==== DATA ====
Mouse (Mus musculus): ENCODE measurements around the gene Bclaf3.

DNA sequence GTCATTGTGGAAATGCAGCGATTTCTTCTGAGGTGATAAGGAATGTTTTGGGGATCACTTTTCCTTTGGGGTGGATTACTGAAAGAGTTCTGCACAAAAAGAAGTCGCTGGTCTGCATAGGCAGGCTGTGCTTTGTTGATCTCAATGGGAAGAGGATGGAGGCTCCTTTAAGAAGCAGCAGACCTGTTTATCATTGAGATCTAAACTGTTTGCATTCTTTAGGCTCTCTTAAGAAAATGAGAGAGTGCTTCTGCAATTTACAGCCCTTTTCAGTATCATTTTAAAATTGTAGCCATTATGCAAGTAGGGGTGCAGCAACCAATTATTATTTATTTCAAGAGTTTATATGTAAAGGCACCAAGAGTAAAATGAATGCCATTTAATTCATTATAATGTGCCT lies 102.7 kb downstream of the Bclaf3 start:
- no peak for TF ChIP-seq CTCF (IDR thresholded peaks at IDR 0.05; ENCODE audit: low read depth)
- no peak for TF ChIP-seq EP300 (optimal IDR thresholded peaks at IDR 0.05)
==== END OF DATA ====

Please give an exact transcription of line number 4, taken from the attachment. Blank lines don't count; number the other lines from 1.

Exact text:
- no peak for TF ChIP-seq EP300 (optimal IDR thresholded peaks at IDR 0.05)